Given a particular date, say 2011-07-02, how can I find the date of the next Monday (or any weekday day for that matter) after that date?
import datetime def next_weekday(d, weekday): days_ahead = weekday - d.weekday() if days_ahead <= 0: # Target day already happened this week days_ahead += 7 return d + datetime.timedelta(days_ahead) d = datetime.date(2011, 7, 2) next_monday = next_weekday(d, 0) # 0 = Monday, 1=Tuesday, 2=Wednesday... print(next_monday)
Here's a succinct and generic alternative to the slightly weighty answers above.
# Returns the date of the next given weekday after # the given date. For example, the date of next Monday. # NB: if it IS the day we're looking for, this returns 0. # consider then doing onDay(foo, day + 1). onDay = lambda date, day: date + datetime.timedelta(days=(day-date.weekday()+7)%7)
>>> dt = datetime(2011, 7, 2) >>> dt + timedelta(days=(7 - dt.weekday())) datetime.datetime(2011, 7, 4, 0, 0)
using, that the next monday is 7 days after the a monday, 6 days after a tuesday, and so on, and also using, that Python's
datetime type reports monday as
0, ..., sunday as
You can start adding one day to date object and stop when it's monday.
>>> d = datetime.date(2011, 7, 2) >>> while d.weekday() != 0: #0 for monday ... d += datetime.timedelta(days=1) ... >>> d datetime.date(2011, 7, 4)
This is example of calculations within ring
import datetime def next_day(given_date, weekday): day_shift = (weekday - given_date.weekday()) % 7 return given_date + datetime.timedelta(days=day_shift) now = datetime.date(2018, 4, 15) # sunday names = ['monday', 'tuesday', 'wednesday', 'thursday', 'friday', 'saturday', 'sunday'] for weekday in range(7): print(names[weekday], next_day(now, weekday))
monday 2018-04-16 tuesday 2018-04-17 wednesday 2018-04-18 thursday 2018-04-19 friday 2018-04-20 saturday 2018-04-21 sunday 2018-04-15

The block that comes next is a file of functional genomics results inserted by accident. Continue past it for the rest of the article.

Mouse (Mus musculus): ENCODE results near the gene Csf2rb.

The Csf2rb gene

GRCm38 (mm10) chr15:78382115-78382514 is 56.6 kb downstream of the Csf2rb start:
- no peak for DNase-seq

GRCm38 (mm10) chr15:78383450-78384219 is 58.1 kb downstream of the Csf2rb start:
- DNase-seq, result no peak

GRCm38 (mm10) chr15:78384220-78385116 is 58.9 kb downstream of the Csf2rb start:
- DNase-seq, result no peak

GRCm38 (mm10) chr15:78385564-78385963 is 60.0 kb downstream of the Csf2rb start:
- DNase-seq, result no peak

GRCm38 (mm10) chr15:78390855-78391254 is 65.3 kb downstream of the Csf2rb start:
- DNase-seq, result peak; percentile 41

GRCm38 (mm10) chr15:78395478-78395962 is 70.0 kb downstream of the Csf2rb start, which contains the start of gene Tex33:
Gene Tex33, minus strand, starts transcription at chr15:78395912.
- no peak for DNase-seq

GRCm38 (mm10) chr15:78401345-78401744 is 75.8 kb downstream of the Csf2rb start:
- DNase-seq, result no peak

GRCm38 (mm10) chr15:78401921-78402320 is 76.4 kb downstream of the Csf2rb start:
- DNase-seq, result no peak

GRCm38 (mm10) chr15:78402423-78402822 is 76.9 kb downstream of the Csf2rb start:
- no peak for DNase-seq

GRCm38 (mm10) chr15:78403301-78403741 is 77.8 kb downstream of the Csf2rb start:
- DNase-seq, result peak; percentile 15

As you see it's correctly give you next monday, tuesday, wednesday, thursday friday and saturday. And it also understood that
2018-04-15 is a sunday and returned current sunday instead of next one.
I'm sure you'll find this answer extremely helpful after 7 years ;-)
Another simple elegant solution is to use pandas offsets.
I find it very helpful and robust when playing with dates.
- If you want the first Sunday just modify the frequency to freq='W-SUN'.
- If you want a couple of next Sundays, change the offsets.Day(days).
- Using pandas offsets allow you to ignore holidays, work only with Business Days and more.
You can also apply this method easily on a whole DataFrame using apply method.
# Getting the closest monday from a given date closest_monday = pd.date_range(start=date, end=date + offsets.Day(6), freq='W-MON') # Adding a 'ClosestMonday' column with the closest monday for each row in a pandas df using apply # Require you to have a 'Date' column in your df def get_closest_monday(row): return pd.date_range(start=row.Date, end=row.Date + offsets.Day(6), freq='W-MON') df['ClosestMonday'] = df.apply(lambda row: get_closest_monday(row), axis=1)
import datetime d = datetime.date(2011, 7, 2) while d.weekday() != 0: d += datetime.timedelta(1)
weekday = 0 ## Monday dt = datetime.datetime.now().replace(hour=0, minute=0, second=0) ## or any specific date days_remaining = (weekday - dt.weekday() - 1) % 7 + 1 next_dt = dt + datetime.timedelta(days_remaining)
Another alternative uses rrule
from dateutil.rrule import rrule, WEEKLY, MO from datetime import date next_monday = rrule(freq=WEEKLY, dtstart=date.today(), byweekday=MO, count=1)
via list comprehension?
from datetime import * [datetime.today()+timedelta(days=x) for x in range(0,7) if (datetime.today()+timedelta(days=x)).weekday() % 7 == 0] (0 at the end is for next monday, returns current date when run on monday)
This will give the first next Monday after given date:
import datetime def get_next_monday(year, month, day): date0 = datetime.date(year, month, day) next_monday = date0 + datetime.timedelta(7 - date0.weekday() or 7) return next_monday print get_next_monday(2011, 7, 2) print get_next_monday(2015, 8, 31) print get_next_monday(2015, 9, 1)